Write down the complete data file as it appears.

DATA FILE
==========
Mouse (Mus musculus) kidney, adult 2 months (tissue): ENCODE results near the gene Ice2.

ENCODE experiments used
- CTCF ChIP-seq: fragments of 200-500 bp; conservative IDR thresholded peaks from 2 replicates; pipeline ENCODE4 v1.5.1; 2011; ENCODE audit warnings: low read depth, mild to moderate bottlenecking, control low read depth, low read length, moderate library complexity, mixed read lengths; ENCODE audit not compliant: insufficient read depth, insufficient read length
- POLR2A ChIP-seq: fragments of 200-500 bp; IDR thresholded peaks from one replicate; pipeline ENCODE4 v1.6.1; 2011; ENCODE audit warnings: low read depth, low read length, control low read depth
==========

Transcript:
Mouse (Mus musculus) kidney, adult 2 months (tissue): ENCODE results near the gene Ice2.

ENCODE experiments used
- CTCF ChIP-seq: fragments of 200-500 bp; conservative IDR thresholded peaks from 2 replicates; pipeline ENCODE4 v1.5.1; 2011; ENCODE audit warnings: low read depth, mild to moderate bottlenecking, control low read depth, low read length, moderate library complexity, mixed read lengths; ENCODE audit not compliant: insufficient read depth, insufficient read length
- POLR2A ChIP-seq: fragments of 200-500 bp; IDR thresholded peaks from one replicate; pipeline ENCODE4 v1.6.1; 2011; ENCODE audit warnings: low read depth, low read length, control low read depth